The “Watarase Future Project” was launched in 2000 with the aim of reviving the “Watarase Reservoir” (Watarase Wetland), one of the two major wetlands in the Kanto area, along with the Lake Kasumigaura. There is an ongoing project aiming at the future comeback of wild white storks and Japanese crested ibises by relating these two wetland projects.
As for the Watarase Future Project, it is proposed that reeds from the reservoir should be utilized in the forest revival program in the Ashio Mountains upstream. In this project to invigorate communities, an integral environment revival project will also be carried out by linking the public project (afforestation for flood control) upstream with local industry (the reed screen-manufacturing industry) downstream (Fig. 14).
The Watarase wetland has the most extensive reed beds in Japan, which are home to many endangered species. These reed beds have been maintained by the local reed screen-manufacturing industry. Overwhelmed by imports of reeds, however, this industry has been declining in recent years, leading to endangerment of the reed beds.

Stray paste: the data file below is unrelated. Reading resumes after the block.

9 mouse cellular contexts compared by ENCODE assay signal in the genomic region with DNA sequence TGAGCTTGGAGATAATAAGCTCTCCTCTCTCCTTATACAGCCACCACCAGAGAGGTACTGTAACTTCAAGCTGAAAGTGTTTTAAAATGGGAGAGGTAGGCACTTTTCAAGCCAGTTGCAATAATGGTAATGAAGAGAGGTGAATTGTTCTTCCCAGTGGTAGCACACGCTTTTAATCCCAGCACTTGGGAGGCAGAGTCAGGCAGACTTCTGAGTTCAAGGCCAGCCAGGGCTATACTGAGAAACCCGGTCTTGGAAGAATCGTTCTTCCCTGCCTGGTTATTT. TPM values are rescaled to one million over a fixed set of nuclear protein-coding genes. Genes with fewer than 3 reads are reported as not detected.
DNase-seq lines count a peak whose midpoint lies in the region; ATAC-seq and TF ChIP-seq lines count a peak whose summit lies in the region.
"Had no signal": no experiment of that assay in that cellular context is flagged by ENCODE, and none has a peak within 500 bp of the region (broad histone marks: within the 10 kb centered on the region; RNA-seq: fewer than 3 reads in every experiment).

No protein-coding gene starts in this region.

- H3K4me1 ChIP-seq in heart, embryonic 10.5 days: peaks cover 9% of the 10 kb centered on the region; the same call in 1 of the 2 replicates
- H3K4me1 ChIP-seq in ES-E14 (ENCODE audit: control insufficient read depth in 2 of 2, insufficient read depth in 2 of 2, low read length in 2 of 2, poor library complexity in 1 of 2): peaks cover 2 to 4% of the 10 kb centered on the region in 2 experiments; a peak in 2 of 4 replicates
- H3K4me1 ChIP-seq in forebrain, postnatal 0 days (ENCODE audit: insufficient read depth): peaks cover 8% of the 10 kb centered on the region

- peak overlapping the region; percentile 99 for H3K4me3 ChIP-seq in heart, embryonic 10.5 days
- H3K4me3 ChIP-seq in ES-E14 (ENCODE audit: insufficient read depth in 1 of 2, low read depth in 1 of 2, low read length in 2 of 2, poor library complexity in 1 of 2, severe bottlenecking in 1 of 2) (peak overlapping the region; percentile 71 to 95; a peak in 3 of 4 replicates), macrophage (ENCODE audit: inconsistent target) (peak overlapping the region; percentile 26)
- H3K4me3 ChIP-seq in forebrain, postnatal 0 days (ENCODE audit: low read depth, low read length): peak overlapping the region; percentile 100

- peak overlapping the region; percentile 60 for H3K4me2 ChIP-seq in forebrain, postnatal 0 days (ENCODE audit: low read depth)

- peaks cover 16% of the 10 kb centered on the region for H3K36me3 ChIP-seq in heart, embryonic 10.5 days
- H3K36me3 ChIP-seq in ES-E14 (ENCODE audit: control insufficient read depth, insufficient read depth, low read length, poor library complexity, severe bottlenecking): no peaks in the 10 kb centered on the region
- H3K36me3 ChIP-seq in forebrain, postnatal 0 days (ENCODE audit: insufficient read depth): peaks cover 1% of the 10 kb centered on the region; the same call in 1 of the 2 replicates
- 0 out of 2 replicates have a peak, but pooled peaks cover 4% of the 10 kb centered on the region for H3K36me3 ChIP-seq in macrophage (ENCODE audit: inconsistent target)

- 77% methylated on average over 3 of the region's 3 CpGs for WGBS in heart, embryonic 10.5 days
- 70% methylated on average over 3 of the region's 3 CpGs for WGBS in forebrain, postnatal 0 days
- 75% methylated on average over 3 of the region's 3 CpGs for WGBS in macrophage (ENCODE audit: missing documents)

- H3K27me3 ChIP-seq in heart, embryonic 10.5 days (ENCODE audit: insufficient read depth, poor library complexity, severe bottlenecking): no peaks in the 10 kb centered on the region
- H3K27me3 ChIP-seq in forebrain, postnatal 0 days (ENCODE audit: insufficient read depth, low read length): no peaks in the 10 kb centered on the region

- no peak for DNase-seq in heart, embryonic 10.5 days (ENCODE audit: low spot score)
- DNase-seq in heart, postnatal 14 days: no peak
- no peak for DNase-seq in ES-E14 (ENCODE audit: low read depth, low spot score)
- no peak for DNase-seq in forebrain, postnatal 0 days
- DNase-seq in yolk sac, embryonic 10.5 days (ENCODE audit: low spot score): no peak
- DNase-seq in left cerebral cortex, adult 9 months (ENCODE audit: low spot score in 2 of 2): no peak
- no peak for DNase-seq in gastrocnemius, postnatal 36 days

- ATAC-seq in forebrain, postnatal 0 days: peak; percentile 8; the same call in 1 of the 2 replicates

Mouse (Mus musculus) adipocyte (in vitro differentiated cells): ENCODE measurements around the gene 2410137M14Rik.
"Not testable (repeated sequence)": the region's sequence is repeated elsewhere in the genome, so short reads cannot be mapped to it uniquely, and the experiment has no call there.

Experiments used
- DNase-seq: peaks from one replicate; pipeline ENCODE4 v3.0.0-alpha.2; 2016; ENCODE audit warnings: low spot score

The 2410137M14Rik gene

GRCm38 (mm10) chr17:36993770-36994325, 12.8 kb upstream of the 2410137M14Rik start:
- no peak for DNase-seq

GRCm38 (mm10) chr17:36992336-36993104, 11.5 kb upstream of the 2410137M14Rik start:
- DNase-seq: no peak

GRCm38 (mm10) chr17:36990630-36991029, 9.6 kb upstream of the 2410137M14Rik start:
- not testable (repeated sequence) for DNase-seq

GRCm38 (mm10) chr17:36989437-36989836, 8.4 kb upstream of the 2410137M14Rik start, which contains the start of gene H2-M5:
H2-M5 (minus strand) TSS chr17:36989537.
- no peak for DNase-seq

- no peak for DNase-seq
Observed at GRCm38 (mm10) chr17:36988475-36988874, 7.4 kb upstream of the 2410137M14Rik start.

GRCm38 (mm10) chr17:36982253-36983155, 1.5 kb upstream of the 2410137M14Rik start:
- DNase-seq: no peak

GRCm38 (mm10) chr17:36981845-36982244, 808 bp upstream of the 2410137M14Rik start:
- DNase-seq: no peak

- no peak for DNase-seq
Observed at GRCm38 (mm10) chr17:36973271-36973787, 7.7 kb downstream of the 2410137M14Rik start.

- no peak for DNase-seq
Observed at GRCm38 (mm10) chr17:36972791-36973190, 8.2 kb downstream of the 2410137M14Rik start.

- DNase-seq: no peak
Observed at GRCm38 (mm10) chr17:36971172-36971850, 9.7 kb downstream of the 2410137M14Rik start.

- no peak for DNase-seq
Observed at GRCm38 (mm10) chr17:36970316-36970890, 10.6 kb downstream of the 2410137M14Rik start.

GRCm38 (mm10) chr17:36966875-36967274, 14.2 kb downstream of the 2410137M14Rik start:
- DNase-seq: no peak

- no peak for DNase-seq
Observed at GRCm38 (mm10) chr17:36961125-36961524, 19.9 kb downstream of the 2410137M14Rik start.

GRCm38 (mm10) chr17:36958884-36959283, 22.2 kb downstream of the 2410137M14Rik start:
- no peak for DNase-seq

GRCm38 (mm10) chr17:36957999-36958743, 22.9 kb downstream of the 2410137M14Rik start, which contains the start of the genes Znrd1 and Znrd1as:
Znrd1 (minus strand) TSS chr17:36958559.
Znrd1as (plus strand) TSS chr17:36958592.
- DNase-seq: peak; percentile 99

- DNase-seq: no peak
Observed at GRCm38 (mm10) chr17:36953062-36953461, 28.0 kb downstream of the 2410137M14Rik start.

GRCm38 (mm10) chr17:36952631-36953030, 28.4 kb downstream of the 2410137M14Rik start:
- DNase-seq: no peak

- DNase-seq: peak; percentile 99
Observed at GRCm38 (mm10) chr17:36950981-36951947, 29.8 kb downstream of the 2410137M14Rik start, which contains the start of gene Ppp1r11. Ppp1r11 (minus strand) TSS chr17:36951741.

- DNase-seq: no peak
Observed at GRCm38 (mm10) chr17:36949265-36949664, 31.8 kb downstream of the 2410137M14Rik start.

In response to this situation, we proposed that another source of demand for reeds should be created: the utilization of the reeds from the Watarase wetland in the forest revival program in the Ashio Mountains upstream. Assisting and promoting this local industry would protect the vast reed beds. This initiative was started by including the subject in lessons in elementary schools. Experiments also started in collaboration with the Forestry Agency. In the past, the forest had been poisoned by sulfurous acid from the Ashio Mine Pollution and the resultant deforestation had allowed large amounts of soil and nutrients to be swept out of the Ashio Mountains. Rain and floods drove many of these nutrients into the Watarase Reservoir (Watarase wetland). Attempts have now begun to return these nutrients to the Ashio Mountains in the form of reeds through an environment revival project. Reeds are utilized in the forest revival program in the Ashio Mountains, both to prevent soil erosion and as compost (Fig. 15).